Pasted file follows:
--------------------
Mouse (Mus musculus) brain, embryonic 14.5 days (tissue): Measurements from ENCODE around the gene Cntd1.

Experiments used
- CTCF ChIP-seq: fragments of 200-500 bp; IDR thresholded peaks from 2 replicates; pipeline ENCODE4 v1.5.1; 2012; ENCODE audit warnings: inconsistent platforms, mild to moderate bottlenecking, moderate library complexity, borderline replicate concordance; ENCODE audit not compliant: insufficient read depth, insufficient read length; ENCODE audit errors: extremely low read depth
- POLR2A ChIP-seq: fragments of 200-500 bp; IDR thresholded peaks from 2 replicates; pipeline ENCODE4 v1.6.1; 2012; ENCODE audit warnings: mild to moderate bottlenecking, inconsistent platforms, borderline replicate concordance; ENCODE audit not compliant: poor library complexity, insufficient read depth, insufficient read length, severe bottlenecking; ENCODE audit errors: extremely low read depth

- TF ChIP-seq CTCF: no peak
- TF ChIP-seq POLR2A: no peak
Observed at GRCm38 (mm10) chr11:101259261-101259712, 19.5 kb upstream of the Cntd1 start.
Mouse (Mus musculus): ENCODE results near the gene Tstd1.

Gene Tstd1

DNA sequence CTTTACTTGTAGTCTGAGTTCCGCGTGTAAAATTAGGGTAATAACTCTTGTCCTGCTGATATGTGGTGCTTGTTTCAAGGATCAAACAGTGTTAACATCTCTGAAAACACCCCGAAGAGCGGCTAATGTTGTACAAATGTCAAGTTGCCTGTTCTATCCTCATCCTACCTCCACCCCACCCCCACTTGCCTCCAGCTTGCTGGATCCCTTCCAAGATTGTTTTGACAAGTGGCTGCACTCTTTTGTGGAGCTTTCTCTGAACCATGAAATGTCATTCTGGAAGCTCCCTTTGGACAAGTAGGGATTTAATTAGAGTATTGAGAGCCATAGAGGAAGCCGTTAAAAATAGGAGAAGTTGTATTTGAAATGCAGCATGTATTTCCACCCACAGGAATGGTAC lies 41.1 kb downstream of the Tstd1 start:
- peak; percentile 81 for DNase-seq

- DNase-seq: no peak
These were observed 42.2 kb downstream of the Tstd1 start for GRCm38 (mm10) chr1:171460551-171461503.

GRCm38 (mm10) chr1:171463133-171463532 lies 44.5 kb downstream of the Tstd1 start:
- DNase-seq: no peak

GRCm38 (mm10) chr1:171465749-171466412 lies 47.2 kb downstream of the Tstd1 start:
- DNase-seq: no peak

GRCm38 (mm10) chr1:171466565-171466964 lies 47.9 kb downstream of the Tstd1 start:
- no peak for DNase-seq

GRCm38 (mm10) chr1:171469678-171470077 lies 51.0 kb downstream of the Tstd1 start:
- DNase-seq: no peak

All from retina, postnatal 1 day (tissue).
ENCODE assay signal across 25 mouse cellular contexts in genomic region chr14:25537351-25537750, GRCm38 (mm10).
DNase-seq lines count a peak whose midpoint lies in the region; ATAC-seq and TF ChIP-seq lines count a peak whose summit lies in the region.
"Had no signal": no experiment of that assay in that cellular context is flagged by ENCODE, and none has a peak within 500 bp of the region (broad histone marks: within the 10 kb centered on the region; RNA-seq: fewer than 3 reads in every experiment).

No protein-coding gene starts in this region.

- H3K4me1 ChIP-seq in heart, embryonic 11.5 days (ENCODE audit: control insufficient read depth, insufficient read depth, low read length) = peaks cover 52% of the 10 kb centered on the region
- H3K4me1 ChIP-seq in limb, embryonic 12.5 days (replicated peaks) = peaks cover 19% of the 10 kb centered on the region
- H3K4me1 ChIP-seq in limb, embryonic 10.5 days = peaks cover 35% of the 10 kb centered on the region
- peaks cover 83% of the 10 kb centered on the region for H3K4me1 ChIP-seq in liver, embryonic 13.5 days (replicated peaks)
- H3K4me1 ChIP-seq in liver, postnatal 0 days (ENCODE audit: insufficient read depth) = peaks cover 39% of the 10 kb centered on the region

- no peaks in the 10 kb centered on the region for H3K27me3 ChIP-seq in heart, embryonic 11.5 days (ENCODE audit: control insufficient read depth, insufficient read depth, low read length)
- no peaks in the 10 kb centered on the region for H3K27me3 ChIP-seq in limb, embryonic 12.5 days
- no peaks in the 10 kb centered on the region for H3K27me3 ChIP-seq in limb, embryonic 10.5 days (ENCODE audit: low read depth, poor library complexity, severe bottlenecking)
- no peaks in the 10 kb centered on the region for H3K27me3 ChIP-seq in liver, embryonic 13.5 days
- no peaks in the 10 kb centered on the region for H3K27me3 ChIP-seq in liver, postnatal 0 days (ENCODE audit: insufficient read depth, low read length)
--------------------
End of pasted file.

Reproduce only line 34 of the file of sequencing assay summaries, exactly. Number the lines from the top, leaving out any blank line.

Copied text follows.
- no peaks in the 10 kb centered on the region for H3K27me3 ChIP-seq in limb, embryonic 10.5 days (ENCODE audit: low read depth, poor library complexity, severe bottlenecking)